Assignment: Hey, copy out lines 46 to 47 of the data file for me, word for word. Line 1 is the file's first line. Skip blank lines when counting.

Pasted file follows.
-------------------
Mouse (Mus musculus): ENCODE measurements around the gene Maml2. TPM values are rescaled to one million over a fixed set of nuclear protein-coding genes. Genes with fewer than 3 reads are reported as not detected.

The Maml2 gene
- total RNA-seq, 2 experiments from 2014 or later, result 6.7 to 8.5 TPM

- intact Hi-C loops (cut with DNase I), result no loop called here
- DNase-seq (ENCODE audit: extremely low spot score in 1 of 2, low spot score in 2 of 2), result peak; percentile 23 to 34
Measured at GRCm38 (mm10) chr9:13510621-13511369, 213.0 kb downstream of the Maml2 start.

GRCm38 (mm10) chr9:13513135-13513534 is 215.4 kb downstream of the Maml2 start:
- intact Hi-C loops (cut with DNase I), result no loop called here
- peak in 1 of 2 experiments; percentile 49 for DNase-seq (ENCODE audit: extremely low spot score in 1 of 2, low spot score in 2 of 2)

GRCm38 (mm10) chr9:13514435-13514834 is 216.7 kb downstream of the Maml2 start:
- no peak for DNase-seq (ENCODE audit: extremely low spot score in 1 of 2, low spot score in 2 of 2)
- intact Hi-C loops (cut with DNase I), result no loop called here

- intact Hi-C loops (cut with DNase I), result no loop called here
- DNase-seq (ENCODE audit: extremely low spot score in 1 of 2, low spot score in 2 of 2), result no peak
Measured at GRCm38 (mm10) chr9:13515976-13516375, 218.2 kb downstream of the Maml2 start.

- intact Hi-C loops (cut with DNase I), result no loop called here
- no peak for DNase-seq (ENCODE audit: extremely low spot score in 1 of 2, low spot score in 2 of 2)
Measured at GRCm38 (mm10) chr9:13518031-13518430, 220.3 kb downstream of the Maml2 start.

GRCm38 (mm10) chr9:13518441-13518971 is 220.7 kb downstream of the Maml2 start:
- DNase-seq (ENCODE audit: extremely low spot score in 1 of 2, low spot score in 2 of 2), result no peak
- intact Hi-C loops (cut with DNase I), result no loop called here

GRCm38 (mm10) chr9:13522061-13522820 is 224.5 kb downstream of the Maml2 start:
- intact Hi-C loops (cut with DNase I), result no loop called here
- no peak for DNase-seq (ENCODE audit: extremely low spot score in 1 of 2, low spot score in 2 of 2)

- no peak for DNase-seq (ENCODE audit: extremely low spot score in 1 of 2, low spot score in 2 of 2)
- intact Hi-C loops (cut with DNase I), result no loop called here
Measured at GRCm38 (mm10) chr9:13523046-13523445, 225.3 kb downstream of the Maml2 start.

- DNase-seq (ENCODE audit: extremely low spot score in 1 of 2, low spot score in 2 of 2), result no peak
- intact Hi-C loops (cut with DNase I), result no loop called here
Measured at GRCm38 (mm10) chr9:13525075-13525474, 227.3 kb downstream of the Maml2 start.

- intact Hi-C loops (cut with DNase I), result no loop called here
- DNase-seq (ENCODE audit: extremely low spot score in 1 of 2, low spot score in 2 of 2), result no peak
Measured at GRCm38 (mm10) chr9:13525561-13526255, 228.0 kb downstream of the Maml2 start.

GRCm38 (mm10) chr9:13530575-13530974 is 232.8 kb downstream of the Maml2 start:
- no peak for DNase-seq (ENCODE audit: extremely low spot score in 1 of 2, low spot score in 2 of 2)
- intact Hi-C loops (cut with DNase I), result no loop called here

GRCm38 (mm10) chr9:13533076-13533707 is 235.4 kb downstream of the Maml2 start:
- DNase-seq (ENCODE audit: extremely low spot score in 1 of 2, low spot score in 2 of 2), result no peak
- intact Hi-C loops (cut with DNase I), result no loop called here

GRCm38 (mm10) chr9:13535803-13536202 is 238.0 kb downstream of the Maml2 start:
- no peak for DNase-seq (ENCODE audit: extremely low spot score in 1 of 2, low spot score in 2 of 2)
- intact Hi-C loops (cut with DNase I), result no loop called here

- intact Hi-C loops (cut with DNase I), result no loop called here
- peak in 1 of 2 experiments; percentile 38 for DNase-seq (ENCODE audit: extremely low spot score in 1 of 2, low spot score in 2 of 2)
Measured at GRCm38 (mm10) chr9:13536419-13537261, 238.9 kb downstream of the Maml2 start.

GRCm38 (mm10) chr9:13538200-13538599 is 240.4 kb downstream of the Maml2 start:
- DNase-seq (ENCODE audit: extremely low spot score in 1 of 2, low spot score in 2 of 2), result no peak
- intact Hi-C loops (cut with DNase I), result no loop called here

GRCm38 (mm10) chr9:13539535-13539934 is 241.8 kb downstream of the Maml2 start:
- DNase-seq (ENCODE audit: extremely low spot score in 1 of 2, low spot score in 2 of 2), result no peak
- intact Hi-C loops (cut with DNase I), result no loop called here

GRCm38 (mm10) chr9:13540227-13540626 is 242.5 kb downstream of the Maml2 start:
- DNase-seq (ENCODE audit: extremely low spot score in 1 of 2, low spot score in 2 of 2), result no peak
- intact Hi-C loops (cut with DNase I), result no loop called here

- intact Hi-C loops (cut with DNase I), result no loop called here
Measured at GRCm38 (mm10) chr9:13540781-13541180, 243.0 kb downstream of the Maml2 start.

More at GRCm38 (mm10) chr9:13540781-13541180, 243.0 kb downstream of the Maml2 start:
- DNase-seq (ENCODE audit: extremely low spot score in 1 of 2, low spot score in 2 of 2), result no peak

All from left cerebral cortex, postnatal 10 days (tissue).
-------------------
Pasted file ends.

GRCm38 (mm10) chr9:13538200-13538599 is 240.4 kb downstream of the Maml2 start:
- DNase-seq (ENCODE audit: extremely low spot score in 1 of 2, low spot score in 2 of 2), result no peak